I would do a water change first of all to fix any mistakes your friend made, then get some algae wafers. I kind of soak mine in the water first and then break them into pieces, especially for the smaller pleco/loach/catfish. Once a tiny little yellow pleco caught an entire disk of algae and he swam (sort of) over to it and covered it with his entire body - he was not going to let anybody else eat his algae! I was so cute. But right now mine look about the same size as yours do - which is about 1/2 grown so I soften the algae disk and break it into 4 pieces, A lot less waste too. But I don't think any of mine have ever starved to death as far as I know. Now Hillstream loaches really like fast flows of water - so make sure you have an air bubbler so they can sit in that stream of water. There are also wavemakers for your water but that again would be for your Hillstreams. But you know I have noticed some Plecos either wrapped around my heater or wrapped around an airstone/bubbler, So check water termperature and make sure you have highly oxygenated water. So many plecos, catfish and loaches hide so they may need more air.

And so sorry you lost these, they look beautiful. Doesn't look like there is anything wrong with them so I guess assume they weren't being fed properly.
 

Essjay

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With a shoal of danios and hillstream loaches in 10 gallons, the tank would need a lot of maintenance - large weekly water chnages and possibly more than once a week.


A few more questions -
Were all three "bristlenoses" the same species of fish? Bristlenoses and hillstream loaches are not closely related, just both eat algae but have different needs.
[bristlenoses are plecs, hilstream loaches are loaches]

Does the tank have a filter? What type, and what is the media? how often do you clean the media, or do you replace it?
 
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crimsonpython24

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@Essjay @Bruce Leyland-Jones @Jan Cavalieri
I apologize for the late/long reply but I was shortly unavailable

How much of the water do you usually change?
Around 50% per week
When there are poisons in the water (nitrite) you need to remove almost all the water, leaving just enough so the fish are covered.
I've done it once and those danios tried to jump out the next day (one actually did so I'm kinda traumatized while doing that). I'll test it out if vacuuming the gravel doesn't do anything. Just curious, could this have led to swim bladder disease?
Provided you add dechlorinator amd get the new water to the same temperature as the tank water
I add the amount of Seachem Prime according to the packaging. The temperature of the new water should be within a difference of 1 degrees celsius.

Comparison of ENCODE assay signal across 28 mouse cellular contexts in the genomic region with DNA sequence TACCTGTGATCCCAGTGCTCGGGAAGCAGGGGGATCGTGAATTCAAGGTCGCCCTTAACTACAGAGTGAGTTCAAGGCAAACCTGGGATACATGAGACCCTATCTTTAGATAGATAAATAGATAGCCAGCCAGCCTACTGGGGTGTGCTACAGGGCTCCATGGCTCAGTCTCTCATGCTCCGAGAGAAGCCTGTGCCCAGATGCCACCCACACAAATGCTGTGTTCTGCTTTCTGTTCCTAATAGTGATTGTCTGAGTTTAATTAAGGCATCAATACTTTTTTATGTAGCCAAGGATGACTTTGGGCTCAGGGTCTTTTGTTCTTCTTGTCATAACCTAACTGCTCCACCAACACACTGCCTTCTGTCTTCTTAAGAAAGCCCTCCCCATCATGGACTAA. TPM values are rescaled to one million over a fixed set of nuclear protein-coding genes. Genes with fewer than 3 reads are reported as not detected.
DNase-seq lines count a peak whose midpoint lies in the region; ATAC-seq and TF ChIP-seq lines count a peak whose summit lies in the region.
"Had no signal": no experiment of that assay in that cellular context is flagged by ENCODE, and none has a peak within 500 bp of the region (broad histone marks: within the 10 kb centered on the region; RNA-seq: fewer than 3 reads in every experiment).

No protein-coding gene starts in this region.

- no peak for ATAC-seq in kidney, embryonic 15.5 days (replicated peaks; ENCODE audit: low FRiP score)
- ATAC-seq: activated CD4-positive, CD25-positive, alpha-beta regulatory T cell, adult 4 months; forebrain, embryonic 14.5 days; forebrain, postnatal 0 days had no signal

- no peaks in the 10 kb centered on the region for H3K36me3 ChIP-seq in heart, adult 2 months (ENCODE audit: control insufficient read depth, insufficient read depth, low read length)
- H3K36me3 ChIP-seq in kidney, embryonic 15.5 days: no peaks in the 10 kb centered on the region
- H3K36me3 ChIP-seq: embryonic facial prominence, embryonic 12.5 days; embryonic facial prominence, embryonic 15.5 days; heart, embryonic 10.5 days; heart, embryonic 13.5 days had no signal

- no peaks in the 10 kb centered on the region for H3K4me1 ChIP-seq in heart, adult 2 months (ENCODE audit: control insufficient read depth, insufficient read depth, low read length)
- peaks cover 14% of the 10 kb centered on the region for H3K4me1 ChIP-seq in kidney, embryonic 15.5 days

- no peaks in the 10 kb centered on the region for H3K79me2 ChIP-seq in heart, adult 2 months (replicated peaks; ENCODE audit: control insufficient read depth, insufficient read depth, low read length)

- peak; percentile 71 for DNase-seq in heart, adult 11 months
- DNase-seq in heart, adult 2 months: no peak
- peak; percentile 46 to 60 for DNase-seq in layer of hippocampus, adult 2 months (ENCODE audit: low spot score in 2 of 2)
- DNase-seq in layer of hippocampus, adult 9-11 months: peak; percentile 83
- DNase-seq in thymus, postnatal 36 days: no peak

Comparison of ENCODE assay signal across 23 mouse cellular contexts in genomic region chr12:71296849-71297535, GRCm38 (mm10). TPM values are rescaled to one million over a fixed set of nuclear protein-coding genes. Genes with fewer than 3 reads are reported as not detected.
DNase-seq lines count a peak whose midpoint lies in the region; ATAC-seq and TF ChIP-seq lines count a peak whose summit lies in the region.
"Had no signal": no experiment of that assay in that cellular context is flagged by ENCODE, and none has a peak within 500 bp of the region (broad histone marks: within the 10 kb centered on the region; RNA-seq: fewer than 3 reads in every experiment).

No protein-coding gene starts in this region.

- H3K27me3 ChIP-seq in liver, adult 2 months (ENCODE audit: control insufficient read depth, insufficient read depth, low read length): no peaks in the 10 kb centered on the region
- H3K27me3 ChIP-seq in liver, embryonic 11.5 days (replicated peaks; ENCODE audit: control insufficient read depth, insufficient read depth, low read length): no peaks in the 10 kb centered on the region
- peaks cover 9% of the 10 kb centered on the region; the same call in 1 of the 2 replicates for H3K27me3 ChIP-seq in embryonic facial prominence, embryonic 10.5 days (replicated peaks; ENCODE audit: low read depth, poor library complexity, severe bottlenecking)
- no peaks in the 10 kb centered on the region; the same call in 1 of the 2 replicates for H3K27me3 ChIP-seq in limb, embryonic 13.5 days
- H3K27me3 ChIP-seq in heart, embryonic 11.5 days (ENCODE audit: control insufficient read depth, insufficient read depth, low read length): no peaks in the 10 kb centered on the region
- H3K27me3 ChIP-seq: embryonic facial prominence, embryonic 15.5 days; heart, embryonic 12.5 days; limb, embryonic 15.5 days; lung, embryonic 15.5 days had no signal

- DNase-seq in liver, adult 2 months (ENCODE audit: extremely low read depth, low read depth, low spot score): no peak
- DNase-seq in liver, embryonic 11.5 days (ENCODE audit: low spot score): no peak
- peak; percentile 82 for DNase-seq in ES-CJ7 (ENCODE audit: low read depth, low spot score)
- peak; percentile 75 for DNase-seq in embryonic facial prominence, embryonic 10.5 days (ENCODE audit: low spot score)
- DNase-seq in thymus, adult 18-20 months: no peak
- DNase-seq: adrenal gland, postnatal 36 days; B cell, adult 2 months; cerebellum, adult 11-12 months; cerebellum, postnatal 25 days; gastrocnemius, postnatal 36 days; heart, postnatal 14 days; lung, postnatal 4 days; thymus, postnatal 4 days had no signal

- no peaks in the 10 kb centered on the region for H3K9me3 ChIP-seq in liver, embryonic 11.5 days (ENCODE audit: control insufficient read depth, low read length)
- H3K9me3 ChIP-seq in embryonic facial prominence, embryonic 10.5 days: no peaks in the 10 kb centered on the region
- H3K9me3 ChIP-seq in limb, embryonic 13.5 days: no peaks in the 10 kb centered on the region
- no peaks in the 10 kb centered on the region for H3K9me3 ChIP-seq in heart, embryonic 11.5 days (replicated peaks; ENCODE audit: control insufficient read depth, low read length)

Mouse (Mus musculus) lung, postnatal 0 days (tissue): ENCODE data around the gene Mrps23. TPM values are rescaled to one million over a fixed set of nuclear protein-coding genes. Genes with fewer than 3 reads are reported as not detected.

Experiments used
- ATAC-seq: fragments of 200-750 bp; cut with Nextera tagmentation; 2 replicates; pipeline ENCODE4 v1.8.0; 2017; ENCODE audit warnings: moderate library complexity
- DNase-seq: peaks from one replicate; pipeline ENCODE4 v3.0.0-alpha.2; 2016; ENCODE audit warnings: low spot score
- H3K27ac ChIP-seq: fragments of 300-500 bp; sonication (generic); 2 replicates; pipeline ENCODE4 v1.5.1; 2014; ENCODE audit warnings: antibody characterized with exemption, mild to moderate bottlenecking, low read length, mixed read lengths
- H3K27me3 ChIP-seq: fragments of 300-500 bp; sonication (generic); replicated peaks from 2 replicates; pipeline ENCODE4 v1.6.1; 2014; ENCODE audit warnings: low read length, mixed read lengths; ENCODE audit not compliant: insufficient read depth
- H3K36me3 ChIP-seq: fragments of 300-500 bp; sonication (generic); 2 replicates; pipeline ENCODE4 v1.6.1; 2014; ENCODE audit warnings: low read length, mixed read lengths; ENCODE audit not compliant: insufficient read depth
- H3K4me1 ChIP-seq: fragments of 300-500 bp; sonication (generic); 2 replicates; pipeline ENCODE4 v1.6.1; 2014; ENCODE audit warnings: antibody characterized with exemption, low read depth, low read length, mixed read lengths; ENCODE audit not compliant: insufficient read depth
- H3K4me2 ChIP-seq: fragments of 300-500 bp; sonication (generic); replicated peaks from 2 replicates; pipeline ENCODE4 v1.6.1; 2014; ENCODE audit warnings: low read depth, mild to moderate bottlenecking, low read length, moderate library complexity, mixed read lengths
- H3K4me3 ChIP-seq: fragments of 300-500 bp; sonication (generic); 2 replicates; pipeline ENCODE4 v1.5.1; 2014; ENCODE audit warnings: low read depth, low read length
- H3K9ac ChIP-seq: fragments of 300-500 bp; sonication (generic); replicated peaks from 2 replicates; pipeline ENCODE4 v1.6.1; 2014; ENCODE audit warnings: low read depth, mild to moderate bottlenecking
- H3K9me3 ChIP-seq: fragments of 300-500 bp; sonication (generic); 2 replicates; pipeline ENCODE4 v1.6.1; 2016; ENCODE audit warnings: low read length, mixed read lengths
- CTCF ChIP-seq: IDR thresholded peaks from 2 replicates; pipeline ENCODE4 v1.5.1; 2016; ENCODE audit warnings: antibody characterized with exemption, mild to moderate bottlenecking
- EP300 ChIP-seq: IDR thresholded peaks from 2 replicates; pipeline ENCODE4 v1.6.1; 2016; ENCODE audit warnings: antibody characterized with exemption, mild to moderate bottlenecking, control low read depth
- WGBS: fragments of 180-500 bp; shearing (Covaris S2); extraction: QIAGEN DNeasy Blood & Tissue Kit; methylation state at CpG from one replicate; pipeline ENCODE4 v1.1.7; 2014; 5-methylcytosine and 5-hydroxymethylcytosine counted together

Or perhaps the water parameters were never managed
Yeah, I was away for six weeks, my neighbor ofc couldn't learn all the things at once. Honestly though:
1629026072778.png

I'm pretty sure I've hit all of these except that the temperature usually hovers around 79 degrees F. I couldn't really manage that since I'm living in a tropical region on the higher floors of an apartment next to a window. It will take a few days for my broken aquarium fans to return, though I doubt they're going to contribute much.
gH=60 mg/L, kH=40 mg/L. Not quite sure how hard is that but it should be on the softer side.
I'm assumming either the PH was too high
Weirdly enough, my tap water is quite acidic... counting in around 6.0 or so. I bought alkaline water that can raise the pH to 6.5 or so but I'm not sure if it's the correct way of handling pH changes. My local pet store has no products to deal with that kind of problem.
Doesn't look like there is anything wrong with them so I guess assume they weren't being fed properly.
That's the point and a problem I've been struggling with for months. Back when I had a smaller tank, they could easily find the algae wafer. Now with the new one with plenty of plants, they never seemed to find them...
I'd be really grateful if anyone can share how do they get their plecos/loaches to eat their algae wafers. I heard that there are ones that stick to glasses but I'm not sure how they will work out. Could it be that the food that I use doesn't appeal to them (this one)?
Were all three "bristlenoses" the same species of fish
Yes. What bugs me is that the pet owner keeps like seven of those in a 4.5-gallon tank but they seemed to be doing fine.
What type, and what is the media?
They're just regular ones with activated carbon, some filtering media (like some cotton-like but not exactly material), and a pump. There's a big and a small one:
  • The big one: around 24 gallons per hour. Seachem seagel (link) with ceramic rings. Replaced once every three weeks
  • The small one: 5 gallons per hour. Regular activated carbon with nothing extra. Replaced once every two weeks